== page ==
Time in causal structure learning


A large body of research has explored how the time between two events affects judgments of causal strength between them. In this paper, we extend this work in 4 experiments that explore the role of temporal information in causal structure induction with multiple variables. We distinguish two qualitatively different types of information: The order in which events occur, and the temporal intervals between those events. We focus on one-shot learning in Experiment 1. In Experiment 2, we explore how people integrate evidence from multiple observations of the same causal device. Participants’ judgments are well predicted by a Bayesian model that rules out causal structures that are inconsistent with the observed temporal order, and favors structures that imply similar intervals between causally connected components. In Experiments 3 and 4, we look more closely at participants’ sensitivity to exact event timings. Participants see three events that always occur in the same order, but the variability and correlation between the timings of the events is either more consistent with a chain or a fork structure. We show, for the first time, that even when order cues do not differentiate, people can still make accurate causal structure judgments on the basis of interval variability alone.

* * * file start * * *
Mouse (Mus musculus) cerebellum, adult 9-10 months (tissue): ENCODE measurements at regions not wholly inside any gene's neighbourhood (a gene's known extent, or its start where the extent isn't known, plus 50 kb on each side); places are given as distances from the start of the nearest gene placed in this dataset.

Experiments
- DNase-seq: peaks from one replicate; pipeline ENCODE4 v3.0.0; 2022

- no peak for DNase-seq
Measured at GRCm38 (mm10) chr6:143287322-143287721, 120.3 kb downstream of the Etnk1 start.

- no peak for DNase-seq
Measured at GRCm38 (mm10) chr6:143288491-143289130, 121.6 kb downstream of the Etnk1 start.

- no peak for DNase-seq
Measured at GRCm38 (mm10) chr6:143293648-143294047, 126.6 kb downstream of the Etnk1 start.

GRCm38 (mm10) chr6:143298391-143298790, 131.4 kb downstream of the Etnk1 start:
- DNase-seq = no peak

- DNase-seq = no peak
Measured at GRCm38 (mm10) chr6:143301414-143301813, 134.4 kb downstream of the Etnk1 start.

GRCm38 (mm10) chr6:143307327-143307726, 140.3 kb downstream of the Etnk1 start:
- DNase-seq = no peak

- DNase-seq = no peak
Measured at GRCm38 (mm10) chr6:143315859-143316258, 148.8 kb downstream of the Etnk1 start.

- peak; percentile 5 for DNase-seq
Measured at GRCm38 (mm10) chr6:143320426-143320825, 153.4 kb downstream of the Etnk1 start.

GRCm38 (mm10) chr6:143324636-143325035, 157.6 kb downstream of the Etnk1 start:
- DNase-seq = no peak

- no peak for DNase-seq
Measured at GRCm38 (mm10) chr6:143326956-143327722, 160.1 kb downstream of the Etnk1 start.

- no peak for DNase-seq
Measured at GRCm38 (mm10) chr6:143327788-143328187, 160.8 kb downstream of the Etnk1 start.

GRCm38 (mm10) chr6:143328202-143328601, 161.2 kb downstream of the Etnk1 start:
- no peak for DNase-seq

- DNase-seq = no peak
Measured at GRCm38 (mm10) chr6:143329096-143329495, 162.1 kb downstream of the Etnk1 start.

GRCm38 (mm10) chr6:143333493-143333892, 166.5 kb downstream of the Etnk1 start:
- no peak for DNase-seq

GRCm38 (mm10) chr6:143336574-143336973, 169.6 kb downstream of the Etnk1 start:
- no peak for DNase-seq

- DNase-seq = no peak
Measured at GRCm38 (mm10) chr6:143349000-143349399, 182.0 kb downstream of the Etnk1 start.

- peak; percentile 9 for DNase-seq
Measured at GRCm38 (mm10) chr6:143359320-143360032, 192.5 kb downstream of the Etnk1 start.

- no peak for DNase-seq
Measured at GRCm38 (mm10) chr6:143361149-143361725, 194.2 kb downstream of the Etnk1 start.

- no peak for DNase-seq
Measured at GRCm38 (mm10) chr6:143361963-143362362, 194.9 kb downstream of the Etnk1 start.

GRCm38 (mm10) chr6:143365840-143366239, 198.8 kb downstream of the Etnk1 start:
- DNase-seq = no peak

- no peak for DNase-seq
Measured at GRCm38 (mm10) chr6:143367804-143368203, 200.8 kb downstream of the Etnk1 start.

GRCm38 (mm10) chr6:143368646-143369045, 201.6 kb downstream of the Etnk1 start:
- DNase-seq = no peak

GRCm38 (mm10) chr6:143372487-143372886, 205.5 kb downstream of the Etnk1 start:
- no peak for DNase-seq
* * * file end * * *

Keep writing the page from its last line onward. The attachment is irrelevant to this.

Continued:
Bramley, Gerstenberg, Mayrhofer, & Lagnado (2018) Time in causal structure learning. Journal of Experimental Psychology: Learning, Memory, and Cognition, 44(12), 1880–1910.

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